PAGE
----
I am a PhD student in the Department of Philosophy at McGill University. I work primarily in political philosophy, ethics, and the intersection of ethics and epistemology. I’m also interested in moral psychology, personal identity, and free will. My GRIN project is on epistemic partialism.
In recent years, some ‘epistemic partialists’ have argued for epistemic partiality in friendship. They suggest that the constitutive moral demands of friendship would require one to have more favorable thinking toward one’s friend than strangers. This demand seems to conflict with standard epistemic norms. Epistemic norms require that we should base our belief solely on epistemic considerations, which bears on the truth of the relevant claim. However, the mere fact that someone is your friend does not bear on whether the claim about them is true or not. This alleged conflict implies that we cannot be both a good friend and a responsible epistemic agent. In response to this pessimistic view, philosophers skeptical about epistemic partiality attempt to reconcile the requirements of friendship and epistemic norms. In this debate, most philosophers assume that norms of friendship are independent of epistemic norms. Following Mason (2020), I call this assumption the independence assumption.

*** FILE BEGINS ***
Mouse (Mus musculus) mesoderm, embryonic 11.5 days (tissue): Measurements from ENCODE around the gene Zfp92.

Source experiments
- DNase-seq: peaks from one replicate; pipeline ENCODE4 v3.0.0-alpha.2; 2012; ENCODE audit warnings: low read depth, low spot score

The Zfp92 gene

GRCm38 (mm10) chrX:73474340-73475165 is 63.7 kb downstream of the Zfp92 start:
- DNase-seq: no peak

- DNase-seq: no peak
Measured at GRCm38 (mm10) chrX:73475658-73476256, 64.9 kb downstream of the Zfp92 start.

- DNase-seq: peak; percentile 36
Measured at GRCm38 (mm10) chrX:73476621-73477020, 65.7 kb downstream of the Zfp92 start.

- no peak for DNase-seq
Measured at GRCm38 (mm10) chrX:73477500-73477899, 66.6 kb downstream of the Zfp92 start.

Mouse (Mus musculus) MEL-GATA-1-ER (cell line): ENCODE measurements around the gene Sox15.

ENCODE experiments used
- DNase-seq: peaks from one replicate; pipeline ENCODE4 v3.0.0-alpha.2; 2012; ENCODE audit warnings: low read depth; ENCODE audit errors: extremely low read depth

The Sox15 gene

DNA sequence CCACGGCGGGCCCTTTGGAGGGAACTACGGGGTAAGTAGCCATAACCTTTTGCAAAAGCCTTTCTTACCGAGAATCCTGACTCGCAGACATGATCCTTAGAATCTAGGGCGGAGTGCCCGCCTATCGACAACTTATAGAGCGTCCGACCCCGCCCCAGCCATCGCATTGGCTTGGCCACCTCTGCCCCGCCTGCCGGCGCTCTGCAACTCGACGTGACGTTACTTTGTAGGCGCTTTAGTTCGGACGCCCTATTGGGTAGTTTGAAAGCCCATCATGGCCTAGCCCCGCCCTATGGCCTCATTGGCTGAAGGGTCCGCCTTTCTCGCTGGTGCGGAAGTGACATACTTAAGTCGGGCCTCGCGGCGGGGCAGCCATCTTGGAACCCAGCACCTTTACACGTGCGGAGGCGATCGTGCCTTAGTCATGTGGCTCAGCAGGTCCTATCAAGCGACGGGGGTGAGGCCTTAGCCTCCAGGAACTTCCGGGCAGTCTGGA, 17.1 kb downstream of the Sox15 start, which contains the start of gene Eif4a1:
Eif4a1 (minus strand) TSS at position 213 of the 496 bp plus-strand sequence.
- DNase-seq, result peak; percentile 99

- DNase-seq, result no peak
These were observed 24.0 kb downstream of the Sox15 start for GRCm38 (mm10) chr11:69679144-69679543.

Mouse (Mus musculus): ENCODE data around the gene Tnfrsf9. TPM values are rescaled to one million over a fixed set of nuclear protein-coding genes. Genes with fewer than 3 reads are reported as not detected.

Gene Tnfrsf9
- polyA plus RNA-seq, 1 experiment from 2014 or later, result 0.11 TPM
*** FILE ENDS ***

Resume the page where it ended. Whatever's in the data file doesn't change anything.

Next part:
In my research project, I reject the independence assumption, which provides a novel way of responding to the alleged conflict between friendship and epistemic norms. More specifically, I argue that friendship constitutively requires epistemic impartiality on significant issues in the relationship. An issue is significant in a friendship if and only if a counterfactual scenario on the issue would pose a challenge to the relationship. Instead of attempting to reconcile the apparent conflict between friendship and epistemic norms, as most philosophers skeptical about epistemic partiality do, I take a more robust stance, denying the very possibility of constitutive conflict between friendship and epistemic norms.
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